Incidentally, I mention the rise of atheism as a potential “root cause.”  I suppose it is because this doesn’t fit in too nicely with Terry’s spin that he omits this as well.

In any event, most distressing about reading the SPLC’s hit piece is being reminded that the vices of which it is guilty transcend political differences. 

Terry quotes a former editor of The New American who was fired from his post back in 2006.  According to Terry, William Grigg “became so angry that Kerwick’s commentary appeared” in his old magazine.  Grigg is reported to have said: “It is incomprehensible to me…that JBS would run such a specimen of ethnic grievance-mongering anytime—let alone in the immediate aftermath of the atrocity at Sandy Hook Elementary.” 

This has been my point: far from engaging in “ethnic grievance-mongering,” in ridiculing “root causes,” including and especially the “root cause” of race, I sought to undermine it.

Let me close here with the final paragraphs from the essay that has Terry and Grigg waxing indignant.  There is a reason that it wasn’t included in the SPLC’s brief against the Birchers: had Terry quoted it his case against me would’ve collapsed.

“Now for the punchline: I don’t for a moment believe that any of the foregoing ‘root causes’ are in the least relevant to Adam Lanza’s decision to gun down 20 little kids and six adults.  Yet they have at least as much to do with it as does the lack of ‘gun control’ on which scores of leftists rushed to hang this abomination.

“Lanza was an evil man responsible for perpetrating an evil deed.  As long as there are evil people in the world, evil will be with us.

“Maybe it is to the ‘root causes’ of why our generation fails to come to terms with this timeless fact to which we need to turn our attention.”

And maybe Terry, Grigg, and everyone else at the Southern Poverty Law Center should delve into the root causes of why they can’t seem to grasp any of this. 



My interest was piqued recently when I encountered at the title of Kurt Schlicter’s article: “Let’s Help Academia Destroy Itself.”  The author, a self-described conservative, levels a visceral assault against the university.  

Schlicter offers an essentially two prong attack against academia.  The first we can call “the tick argument.”  Academia, he says, is like “a liberal tick” in that it divests society of its “blood” while producing nothing in return.  The second argument centers on the politicization of higher education.  Schlicter calls academia “the College-Progressive Complex,” for it is “a reservoir of leftism” that American taxpayers are forced to subsidize while it insures a bottomless supply of liberal, and largely underemployed, Democratic voters.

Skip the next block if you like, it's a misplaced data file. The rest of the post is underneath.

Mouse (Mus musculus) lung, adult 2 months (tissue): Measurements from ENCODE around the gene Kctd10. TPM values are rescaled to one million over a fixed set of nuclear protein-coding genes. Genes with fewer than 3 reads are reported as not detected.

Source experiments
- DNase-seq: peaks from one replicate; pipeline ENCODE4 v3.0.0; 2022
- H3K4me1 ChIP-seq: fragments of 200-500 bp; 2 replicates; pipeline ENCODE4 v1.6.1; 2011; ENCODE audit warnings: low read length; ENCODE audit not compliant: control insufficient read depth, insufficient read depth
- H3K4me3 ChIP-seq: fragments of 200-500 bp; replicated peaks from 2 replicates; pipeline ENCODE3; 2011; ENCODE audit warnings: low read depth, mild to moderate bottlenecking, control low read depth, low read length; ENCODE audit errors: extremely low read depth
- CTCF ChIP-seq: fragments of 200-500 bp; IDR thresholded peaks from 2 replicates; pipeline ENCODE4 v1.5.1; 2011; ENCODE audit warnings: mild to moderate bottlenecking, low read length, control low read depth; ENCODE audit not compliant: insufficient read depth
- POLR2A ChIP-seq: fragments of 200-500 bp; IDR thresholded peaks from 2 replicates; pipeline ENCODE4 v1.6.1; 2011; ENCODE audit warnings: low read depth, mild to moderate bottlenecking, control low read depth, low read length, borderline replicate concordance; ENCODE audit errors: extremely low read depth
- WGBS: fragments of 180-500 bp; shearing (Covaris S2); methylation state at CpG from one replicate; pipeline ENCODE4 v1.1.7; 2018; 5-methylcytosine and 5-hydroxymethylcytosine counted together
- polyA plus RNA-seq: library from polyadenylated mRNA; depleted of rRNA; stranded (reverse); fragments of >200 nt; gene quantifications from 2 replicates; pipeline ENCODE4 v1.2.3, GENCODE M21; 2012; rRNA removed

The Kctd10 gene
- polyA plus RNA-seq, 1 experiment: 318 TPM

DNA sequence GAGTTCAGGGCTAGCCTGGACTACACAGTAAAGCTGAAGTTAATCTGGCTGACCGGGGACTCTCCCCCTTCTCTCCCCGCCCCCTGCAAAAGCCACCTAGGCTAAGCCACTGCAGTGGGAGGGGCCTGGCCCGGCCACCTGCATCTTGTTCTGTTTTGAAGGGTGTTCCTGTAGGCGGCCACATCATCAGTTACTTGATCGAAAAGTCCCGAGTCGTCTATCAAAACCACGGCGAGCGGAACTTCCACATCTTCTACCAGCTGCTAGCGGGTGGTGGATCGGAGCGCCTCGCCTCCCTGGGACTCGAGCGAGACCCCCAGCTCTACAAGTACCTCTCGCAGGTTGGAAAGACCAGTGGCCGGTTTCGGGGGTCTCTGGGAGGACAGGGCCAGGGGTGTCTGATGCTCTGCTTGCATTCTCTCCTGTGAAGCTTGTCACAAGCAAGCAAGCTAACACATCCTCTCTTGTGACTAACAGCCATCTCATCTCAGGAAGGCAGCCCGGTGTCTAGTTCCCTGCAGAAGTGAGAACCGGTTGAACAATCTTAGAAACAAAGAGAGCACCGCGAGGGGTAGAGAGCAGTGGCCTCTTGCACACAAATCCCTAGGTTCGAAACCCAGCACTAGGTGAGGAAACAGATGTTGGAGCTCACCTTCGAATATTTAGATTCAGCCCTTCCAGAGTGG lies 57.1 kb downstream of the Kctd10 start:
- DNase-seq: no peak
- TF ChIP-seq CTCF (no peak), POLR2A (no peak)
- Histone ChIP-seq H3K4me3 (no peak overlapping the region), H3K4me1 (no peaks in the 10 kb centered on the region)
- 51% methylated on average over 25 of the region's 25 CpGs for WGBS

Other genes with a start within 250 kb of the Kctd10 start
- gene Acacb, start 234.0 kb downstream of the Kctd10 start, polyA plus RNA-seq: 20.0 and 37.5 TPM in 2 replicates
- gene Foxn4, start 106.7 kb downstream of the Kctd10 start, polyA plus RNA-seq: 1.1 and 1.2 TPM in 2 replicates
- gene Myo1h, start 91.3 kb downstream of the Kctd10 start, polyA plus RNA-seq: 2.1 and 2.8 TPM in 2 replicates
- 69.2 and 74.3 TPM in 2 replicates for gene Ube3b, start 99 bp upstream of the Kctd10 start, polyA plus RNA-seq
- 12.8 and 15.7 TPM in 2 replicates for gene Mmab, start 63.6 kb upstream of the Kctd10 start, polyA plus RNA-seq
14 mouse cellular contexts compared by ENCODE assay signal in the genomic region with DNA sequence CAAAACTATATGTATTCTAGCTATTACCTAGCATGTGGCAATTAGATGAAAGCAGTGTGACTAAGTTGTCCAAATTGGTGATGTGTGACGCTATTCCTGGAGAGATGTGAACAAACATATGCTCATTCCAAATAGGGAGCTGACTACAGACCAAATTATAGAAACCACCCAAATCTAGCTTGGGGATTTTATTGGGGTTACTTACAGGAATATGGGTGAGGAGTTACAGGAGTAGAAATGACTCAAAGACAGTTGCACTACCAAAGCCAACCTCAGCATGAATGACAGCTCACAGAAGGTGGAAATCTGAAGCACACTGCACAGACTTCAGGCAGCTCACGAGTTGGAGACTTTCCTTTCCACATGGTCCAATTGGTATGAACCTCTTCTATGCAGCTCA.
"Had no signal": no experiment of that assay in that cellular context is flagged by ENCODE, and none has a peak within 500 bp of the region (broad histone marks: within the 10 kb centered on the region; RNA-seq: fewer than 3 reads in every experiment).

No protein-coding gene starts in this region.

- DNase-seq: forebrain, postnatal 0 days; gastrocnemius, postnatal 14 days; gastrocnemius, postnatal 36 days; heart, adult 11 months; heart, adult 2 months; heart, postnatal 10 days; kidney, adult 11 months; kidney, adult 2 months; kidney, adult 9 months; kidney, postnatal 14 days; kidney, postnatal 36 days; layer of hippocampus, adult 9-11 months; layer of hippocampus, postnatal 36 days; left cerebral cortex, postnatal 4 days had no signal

While Schlicter oversimplifies some things, as an academic who also happens to be a conservative, I know as well as anyone that, sadly, there is also much truth in what he says. In fact, in some respects, he actually understates the extent to which leftist ideology saturates the contemporary academy.

Not only is “the disinterested pursuit of truth” an ideal that leftist academics have long abandoned.  This is an ideal that they regularly mock.  Moreover, it is more frequently than not treated as a Eurocentric social construction by which white men have traditionally bludgeoned into submission women, non-whites, homosexuals, non-Christians, and the environment.

To those outside of the academy, this may sound like hyperbole.  I assure you, it is not.  One of my professors from graduate school actually referred to the Western philosophical tradition as “thuggish” for its assumption that truth was real and discoverable.  Think about this: with one proverbial stroke of the pen, he dismisses most of the West’s brightest lights, from the ancient Greeks through the Christian medievalists to the moderns, as a bunch of bullying thugs.

Yet this is not an anomaly.  World famous philosophers, like Jacques Derrida, make it their task in life to “deconstruct” Western civilization so as to convict it of “logocentrism”—its faith in reason to access reality. 

However, even when the academic is not a self-sworn post-modernist, the contempt for his or her civilization is expressed in other ways.  Indeed, what one can’t fail to discover upon spending any bit of time in today’s university is that contempt for Western civilization has assumed the standing of a creed. 

All that has been said and thought in the West is routinely brought before the tribunal of what one commentator once aptly called “the holy trinity” of race, sex, and class.  Actually, it is even worse than this, for it isn’t just racism, sexism, and classism for which academia condemns the West. The latter is also guilty of “speciesim,” bias against non-humans; “ableism,” bias against the handicapped or “differently-abled;” and “ageism,” bias against those of a specific age group.

Many commentators on the right regularly charge leftists generally, and leftist academics in particular, with endorsing “moral relativism.”  It should be clear by now that this charge is misplaced. 

Of course it is correct that there is no short supply of leftist academics who disavow “absolutism.” And there are many who claim to be relativists.